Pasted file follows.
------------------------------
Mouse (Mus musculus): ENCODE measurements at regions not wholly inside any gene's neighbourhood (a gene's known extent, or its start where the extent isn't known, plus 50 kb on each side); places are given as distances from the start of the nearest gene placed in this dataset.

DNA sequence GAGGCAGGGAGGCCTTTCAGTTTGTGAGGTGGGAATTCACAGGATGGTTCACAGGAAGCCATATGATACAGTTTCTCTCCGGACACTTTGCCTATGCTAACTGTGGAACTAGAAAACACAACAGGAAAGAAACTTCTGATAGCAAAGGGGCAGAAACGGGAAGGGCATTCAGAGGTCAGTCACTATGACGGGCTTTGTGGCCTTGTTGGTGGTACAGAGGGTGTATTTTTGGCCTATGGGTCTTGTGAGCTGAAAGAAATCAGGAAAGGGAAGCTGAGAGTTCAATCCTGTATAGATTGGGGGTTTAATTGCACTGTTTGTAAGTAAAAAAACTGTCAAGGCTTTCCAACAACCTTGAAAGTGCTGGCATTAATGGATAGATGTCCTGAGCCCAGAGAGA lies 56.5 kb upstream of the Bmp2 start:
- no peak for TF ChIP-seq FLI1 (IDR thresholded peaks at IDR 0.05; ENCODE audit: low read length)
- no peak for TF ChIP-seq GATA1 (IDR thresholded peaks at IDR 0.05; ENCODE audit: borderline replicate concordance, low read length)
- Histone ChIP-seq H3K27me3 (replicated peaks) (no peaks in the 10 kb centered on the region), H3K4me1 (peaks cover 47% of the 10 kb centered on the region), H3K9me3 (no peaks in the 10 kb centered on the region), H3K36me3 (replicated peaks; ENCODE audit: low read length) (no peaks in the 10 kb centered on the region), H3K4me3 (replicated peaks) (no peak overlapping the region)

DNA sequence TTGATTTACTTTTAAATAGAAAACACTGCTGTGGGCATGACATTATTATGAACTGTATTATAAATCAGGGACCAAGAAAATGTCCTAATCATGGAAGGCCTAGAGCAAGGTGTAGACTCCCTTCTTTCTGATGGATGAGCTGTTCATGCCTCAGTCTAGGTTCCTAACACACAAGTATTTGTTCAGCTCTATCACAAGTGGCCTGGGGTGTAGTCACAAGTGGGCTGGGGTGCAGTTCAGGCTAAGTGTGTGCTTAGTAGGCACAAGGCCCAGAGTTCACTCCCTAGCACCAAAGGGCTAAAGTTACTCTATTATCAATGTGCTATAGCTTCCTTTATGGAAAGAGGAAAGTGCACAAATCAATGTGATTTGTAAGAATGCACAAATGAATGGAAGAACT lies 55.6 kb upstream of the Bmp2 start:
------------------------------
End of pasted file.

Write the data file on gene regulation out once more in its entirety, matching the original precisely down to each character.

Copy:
Mouse (Mus musculus): ENCODE measurements at regions not wholly inside any gene's neighbourhood (a gene's known extent, or its start where the extent isn't known, plus 50 kb on each side); places are given as distances from the start of the nearest gene placed in this dataset.

DNA sequence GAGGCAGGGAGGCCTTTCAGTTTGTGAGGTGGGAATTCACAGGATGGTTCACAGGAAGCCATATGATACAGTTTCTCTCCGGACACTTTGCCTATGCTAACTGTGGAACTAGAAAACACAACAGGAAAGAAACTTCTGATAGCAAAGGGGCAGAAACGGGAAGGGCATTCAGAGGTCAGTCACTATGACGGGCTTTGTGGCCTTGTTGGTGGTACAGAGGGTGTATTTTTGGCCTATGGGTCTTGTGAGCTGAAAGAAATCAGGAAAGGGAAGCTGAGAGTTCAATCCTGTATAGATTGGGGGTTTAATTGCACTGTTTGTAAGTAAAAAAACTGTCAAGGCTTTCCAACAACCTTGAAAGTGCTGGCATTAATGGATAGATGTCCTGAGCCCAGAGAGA lies 56.5 kb upstream of the Bmp2 start:
- no peak for TF ChIP-seq FLI1 (IDR thresholded peaks at IDR 0.05; ENCODE audit: low read length)
- no peak for TF ChIP-seq GATA1 (IDR thresholded peaks at IDR 0.05; ENCODE audit: borderline replicate concordance, low read length)
- Histone ChIP-seq H3K27me3 (replicated peaks) (no peaks in the 10 kb centered on the region), H3K4me1 (peaks cover 47% of the 10 kb centered on the region), H3K9me3 (no peaks in the 10 kb centered on the region), H3K36me3 (replicated peaks; ENCODE audit: low read length) (no peaks in the 10 kb centered on the region), H3K4me3 (replicated peaks) (no peak overlapping the region)

DNA sequence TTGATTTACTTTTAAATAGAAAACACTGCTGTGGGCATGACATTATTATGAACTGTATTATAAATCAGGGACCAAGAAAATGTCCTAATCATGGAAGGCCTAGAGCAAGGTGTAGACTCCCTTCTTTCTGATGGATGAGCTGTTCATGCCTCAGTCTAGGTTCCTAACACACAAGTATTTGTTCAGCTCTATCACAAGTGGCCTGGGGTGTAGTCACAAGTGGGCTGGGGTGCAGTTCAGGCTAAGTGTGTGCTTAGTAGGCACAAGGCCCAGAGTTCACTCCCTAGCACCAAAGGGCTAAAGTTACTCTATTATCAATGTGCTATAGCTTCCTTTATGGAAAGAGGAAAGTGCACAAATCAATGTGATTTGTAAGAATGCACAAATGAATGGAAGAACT lies 55.6 kb upstream of the Bmp2 start: